*Note: This is a review of the current version of Chanel Pour Monsieur. Chanel Pour Monsieur goes on with a gorgeous blast of natural lemon and an herbal lime-like lemon verbena. The lemon-lime herbal citrus accord hangs around well into the heart notes, where the scent turns very powdery while also adding basil and ginger root. Also present is some of the oakmoss from the base peeping through into the heart. During the dry-down the powder dissipates and a nice rooty vetiver takes over, joining a still ever-present oakmoss. Projection and longevity are both well-below average. As soon as I sprayed on Pour Monsieur, I was captivated by the herbal lemon-lime accord that immediately makes itself known. Unfortunately, the powdery heart is a bit more powdery than I like to see, and certainly I wish it could have been toned down. That said, it still smells pleasant throughout, and when the vetiver and oakmoss from the base notes appear, the scent gets better still. I kind of liken the overall smell as a cross between vintage Monsieur de Givenchy's subtle controlled and pleasant nature and the powdery aspects of New York by Parfums de Nicolai. While I like and own all three of these great scents, I prefer vintage Monsieur de Givenchy's non-powdery nature instead focusing more on the citrus and oakmoss, and New York's greater projection and longevity. Still, Chanel Pour Monsieur was released first, and the two other greats just mentioned owe a lot to the groundwork laid down by Henri Robert and Chanel in 1955. This must have been quite the landmark release back then and Pour Monsieur is certainly worthy of its classic chypre status. While I may prefer a handful of other chypres over it, I still give Chanel Pour Monsieur a very strong 3.5 to 4 stars out of 5. Maybe the vintage version of this would have been even better before the relatively recent oakmoss restrictions?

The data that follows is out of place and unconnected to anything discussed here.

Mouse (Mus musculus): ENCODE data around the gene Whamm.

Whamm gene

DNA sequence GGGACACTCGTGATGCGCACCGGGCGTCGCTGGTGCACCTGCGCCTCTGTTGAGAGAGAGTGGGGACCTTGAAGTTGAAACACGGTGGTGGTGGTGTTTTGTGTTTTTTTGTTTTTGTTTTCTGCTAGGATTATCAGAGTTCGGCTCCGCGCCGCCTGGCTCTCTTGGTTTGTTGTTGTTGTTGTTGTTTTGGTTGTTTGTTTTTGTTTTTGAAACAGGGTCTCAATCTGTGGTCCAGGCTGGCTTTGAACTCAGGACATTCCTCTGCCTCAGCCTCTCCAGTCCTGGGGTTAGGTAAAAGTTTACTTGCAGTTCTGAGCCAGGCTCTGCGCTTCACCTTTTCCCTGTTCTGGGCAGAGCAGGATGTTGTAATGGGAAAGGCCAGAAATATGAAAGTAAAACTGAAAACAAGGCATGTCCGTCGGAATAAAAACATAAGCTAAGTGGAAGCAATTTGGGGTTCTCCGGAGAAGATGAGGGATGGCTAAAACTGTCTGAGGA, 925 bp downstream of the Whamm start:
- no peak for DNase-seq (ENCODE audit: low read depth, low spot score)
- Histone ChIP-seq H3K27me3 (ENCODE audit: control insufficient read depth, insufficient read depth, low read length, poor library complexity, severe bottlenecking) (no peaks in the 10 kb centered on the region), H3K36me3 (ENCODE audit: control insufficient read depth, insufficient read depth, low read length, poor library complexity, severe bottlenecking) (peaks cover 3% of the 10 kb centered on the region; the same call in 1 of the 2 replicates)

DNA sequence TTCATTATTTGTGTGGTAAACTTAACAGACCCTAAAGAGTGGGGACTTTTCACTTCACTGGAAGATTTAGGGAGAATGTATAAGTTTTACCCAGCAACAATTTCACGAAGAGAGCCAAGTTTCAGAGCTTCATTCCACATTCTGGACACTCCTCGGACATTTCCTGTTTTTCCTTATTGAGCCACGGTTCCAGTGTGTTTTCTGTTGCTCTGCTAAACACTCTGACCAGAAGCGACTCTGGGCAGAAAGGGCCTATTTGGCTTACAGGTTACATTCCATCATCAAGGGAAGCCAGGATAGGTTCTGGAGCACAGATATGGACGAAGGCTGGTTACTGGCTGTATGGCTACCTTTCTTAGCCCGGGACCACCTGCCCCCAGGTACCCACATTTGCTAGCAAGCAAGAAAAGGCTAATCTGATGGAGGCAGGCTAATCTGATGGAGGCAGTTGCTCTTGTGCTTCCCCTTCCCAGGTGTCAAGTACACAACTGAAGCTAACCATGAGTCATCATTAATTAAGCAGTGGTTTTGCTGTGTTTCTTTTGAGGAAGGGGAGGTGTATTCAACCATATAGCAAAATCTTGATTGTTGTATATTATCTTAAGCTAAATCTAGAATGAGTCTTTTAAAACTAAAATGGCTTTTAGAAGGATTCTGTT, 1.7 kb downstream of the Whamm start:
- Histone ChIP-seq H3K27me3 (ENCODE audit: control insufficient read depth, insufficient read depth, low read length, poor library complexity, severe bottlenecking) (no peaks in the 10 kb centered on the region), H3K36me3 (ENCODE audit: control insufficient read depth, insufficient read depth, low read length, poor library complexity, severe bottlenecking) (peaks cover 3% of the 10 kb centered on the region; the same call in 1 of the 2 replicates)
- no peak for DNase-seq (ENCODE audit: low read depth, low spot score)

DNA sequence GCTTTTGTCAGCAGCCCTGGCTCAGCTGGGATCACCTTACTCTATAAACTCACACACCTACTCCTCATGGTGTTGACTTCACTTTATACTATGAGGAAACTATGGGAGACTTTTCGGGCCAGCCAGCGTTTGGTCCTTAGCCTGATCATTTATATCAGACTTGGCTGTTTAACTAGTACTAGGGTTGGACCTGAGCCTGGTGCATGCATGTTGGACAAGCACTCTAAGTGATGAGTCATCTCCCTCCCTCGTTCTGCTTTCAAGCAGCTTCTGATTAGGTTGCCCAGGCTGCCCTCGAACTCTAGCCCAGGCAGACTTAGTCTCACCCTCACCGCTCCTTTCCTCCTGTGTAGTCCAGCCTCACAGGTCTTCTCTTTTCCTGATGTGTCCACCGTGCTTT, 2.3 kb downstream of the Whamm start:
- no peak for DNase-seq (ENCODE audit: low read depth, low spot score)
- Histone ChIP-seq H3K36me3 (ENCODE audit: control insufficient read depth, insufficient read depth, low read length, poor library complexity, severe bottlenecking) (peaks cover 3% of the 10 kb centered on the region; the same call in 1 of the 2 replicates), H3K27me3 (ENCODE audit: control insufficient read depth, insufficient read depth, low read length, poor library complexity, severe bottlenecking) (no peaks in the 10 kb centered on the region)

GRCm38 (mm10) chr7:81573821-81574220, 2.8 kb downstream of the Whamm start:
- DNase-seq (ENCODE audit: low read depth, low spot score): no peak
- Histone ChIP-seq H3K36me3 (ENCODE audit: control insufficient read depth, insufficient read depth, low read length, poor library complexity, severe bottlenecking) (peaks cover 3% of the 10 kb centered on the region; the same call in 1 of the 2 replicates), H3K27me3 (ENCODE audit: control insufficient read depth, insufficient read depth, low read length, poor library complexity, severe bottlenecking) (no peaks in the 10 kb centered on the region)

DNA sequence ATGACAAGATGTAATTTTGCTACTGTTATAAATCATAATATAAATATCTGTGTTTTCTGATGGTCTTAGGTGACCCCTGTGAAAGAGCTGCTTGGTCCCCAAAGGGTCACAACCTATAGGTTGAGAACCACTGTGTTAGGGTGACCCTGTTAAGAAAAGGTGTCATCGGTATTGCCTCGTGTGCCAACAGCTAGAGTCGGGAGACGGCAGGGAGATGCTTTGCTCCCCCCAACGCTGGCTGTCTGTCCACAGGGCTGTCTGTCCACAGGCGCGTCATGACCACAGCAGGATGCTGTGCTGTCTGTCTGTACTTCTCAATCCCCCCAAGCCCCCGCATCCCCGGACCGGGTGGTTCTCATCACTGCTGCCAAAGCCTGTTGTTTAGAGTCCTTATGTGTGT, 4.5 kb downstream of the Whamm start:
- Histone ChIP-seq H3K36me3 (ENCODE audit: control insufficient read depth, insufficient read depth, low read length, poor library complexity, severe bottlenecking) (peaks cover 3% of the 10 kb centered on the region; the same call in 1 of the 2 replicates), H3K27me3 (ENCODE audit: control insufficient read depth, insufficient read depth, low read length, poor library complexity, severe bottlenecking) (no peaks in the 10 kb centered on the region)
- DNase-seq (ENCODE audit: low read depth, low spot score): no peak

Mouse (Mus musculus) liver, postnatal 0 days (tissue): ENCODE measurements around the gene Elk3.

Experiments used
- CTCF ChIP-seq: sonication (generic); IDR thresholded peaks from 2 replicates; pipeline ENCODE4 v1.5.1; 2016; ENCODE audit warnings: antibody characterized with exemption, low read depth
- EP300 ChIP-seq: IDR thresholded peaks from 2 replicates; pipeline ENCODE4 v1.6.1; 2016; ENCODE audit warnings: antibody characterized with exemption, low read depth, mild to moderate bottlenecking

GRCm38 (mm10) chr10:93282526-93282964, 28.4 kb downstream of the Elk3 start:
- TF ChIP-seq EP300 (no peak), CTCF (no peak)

Approaching Pour Monsieur is like stepping back in time. I well remember standing at the perfume counter in Simpson's (long gone now), trying the Diors, Givenchys, Chanels and YSLs. Even then I disliked certain elements of perfume, and they still trouble me so many years later: powdery drydowns being the main offender. I used to consider Pour Monsieur one of those wonderful men's fragrances that just came up short because of the powderiness, but lo and behold, either my sensibilities have changed or the perfume is different. I recently sniffed and even bought a 50ml., and was pleasantly surprised to find Pour Monsieur to be a citrus chypre without a hint of powder! I wear it regularly now and am well on the way to a second bottle. So, better late than never, I guess.
Fresh, clean, and sophisticated. Unfortunately Chanel Pour Monsieur is also quite unexciting, and is just a little bit too conservative for me to feel passionate about.
Thsi is a classic scent that should be in every collection. It is clean fresh and completely non offensive. When you wear this you simply smell good. My only real criticism is that is wears close to the skin, but sometimes that is a good thing. Great for a warm summer day.
Chanel Pour Monsieur by Chanel, 1955
|Top Notes||Neroli, Lemon, Petitgrain.|
|Base Notes||Cedarwood, Oakmoss, Vetiver.|